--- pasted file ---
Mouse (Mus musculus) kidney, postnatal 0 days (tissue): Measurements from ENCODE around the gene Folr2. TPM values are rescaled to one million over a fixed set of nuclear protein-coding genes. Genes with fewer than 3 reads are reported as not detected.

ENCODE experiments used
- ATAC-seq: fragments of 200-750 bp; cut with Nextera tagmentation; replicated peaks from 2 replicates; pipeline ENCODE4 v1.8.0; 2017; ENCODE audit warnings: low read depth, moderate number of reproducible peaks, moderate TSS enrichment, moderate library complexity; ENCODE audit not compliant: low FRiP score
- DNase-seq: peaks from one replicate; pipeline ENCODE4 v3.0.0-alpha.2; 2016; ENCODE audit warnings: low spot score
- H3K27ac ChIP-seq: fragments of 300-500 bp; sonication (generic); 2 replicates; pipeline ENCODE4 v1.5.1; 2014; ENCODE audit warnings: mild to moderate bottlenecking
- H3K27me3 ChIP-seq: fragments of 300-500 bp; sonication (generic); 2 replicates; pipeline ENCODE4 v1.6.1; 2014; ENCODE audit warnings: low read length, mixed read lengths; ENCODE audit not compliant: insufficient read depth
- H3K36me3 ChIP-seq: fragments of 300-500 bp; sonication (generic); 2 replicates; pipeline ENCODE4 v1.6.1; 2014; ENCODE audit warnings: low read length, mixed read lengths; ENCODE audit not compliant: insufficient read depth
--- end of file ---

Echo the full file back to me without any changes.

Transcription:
Mouse (Mus musculus) kidney, postnatal 0 days (tissue): Measurements from ENCODE around the gene Folr2. TPM values are rescaled to one million over a fixed set of nuclear protein-coding genes. Genes with fewer than 3 reads are reported as not detected.

ENCODE experiments used
- ATAC-seq: fragments of 200-750 bp; cut with Nextera tagmentation; replicated peaks from 2 replicates; pipeline ENCODE4 v1.8.0; 2017; ENCODE audit warnings: low read depth, moderate number of reproducible peaks, moderate TSS enrichment, moderate library complexity; ENCODE audit not compliant: low FRiP score
- DNase-seq: peaks from one replicate; pipeline ENCODE4 v3.0.0-alpha.2; 2016; ENCODE audit warnings: low spot score
- H3K27ac ChIP-seq: fragments of 300-500 bp; sonication (generic); 2 replicates; pipeline ENCODE4 v1.5.1; 2014; ENCODE audit warnings: mild to moderate bottlenecking
- H3K27me3 ChIP-seq: fragments of 300-500 bp; sonication (generic); 2 replicates; pipeline ENCODE4 v1.6.1; 2014; ENCODE audit warnings: low read length, mixed read lengths; ENCODE audit not compliant: insufficient read depth
- H3K36me3 ChIP-seq: fragments of 300-500 bp; sonication (generic); 2 replicates; pipeline ENCODE4 v1.6.1; 2014; ENCODE audit warnings: low read length, mixed read lengths; ENCODE audit not compliant: insufficient read depth